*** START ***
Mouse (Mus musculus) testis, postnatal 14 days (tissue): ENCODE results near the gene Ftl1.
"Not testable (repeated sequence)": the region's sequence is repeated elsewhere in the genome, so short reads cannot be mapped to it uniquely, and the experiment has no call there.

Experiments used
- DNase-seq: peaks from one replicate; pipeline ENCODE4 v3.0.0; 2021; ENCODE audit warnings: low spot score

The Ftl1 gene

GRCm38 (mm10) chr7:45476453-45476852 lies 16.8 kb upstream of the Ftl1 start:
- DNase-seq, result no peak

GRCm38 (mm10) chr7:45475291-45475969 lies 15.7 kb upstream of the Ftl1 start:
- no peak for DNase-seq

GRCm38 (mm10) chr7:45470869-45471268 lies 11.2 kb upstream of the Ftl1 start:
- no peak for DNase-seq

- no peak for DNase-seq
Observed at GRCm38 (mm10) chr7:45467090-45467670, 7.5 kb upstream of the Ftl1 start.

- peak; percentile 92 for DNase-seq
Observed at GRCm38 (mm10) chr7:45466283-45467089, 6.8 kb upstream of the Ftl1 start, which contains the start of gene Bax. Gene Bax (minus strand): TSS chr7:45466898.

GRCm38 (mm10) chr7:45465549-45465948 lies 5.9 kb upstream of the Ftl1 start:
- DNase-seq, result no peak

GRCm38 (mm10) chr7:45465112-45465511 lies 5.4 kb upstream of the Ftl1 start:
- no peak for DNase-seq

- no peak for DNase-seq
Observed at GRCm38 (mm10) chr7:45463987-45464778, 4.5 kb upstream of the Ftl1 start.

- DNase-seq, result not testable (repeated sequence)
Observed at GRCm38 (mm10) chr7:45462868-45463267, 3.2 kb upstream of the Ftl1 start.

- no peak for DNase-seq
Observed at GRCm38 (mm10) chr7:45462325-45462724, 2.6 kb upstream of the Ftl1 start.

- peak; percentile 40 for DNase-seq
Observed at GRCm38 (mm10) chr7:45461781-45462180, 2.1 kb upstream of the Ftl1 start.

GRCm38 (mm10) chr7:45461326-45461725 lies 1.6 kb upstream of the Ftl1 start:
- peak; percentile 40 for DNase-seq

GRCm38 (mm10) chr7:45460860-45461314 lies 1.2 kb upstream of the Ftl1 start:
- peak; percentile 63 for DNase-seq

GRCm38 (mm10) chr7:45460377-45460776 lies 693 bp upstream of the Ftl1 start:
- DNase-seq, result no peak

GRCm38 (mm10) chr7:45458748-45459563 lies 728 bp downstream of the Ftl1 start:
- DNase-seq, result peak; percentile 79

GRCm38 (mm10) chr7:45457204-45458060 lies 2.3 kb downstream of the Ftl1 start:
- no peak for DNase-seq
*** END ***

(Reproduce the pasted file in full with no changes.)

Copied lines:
Mouse (Mus musculus) testis, postnatal 14 days (tissue): ENCODE results near the gene Ftl1.
"Not testable (repeated sequence)": the region's sequence is repeated elsewhere in the genome, so short reads cannot be mapped to it uniquely, and the experiment has no call there.

Experiments used
- DNase-seq: peaks from one replicate; pipeline ENCODE4 v3.0.0; 2021; ENCODE audit warnings: low spot score

The Ftl1 gene

GRCm38 (mm10) chr7:45476453-45476852 lies 16.8 kb upstream of the Ftl1 start:
- DNase-seq, result no peak

GRCm38 (mm10) chr7:45475291-45475969 lies 15.7 kb upstream of the Ftl1 start:
- no peak for DNase-seq

GRCm38 (mm10) chr7:45470869-45471268 lies 11.2 kb upstream of the Ftl1 start:
- no peak for DNase-seq

- no peak for DNase-seq
Observed at GRCm38 (mm10) chr7:45467090-45467670, 7.5 kb upstream of the Ftl1 start.

- peak; percentile 92 for DNase-seq
Observed at GRCm38 (mm10) chr7:45466283-45467089, 6.8 kb upstream of the Ftl1 start, which contains the start of gene Bax. Gene Bax (minus strand): TSS chr7:45466898.

GRCm38 (mm10) chr7:45465549-45465948 lies 5.9 kb upstream of the Ftl1 start:
- DNase-seq, result no peak

GRCm38 (mm10) chr7:45465112-45465511 lies 5.4 kb upstream of the Ftl1 start:
- no peak for DNase-seq

- no peak for DNase-seq
Observed at GRCm38 (mm10) chr7:45463987-45464778, 4.5 kb upstream of the Ftl1 start.

- DNase-seq, result not testable (repeated sequence)
Observed at GRCm38 (mm10) chr7:45462868-45463267, 3.2 kb upstream of the Ftl1 start.

- no peak for DNase-seq
Observed at GRCm38 (mm10) chr7:45462325-45462724, 2.6 kb upstream of the Ftl1 start.

- peak; percentile 40 for DNase-seq
Observed at GRCm38 (mm10) chr7:45461781-45462180, 2.1 kb upstream of the Ftl1 start.

GRCm38 (mm10) chr7:45461326-45461725 lies 1.6 kb upstream of the Ftl1 start:
- peak; percentile 40 for DNase-seq

GRCm38 (mm10) chr7:45460860-45461314 lies 1.2 kb upstream of the Ftl1 start:
- peak; percentile 63 for DNase-seq

GRCm38 (mm10) chr7:45460377-45460776 lies 693 bp upstream of the Ftl1 start:
- DNase-seq, result no peak

GRCm38 (mm10) chr7:45458748-45459563 lies 728 bp downstream of the Ftl1 start:
- DNase-seq, result peak; percentile 79

GRCm38 (mm10) chr7:45457204-45458060 lies 2.3 kb downstream of the Ftl1 start:
- no peak for DNase-seq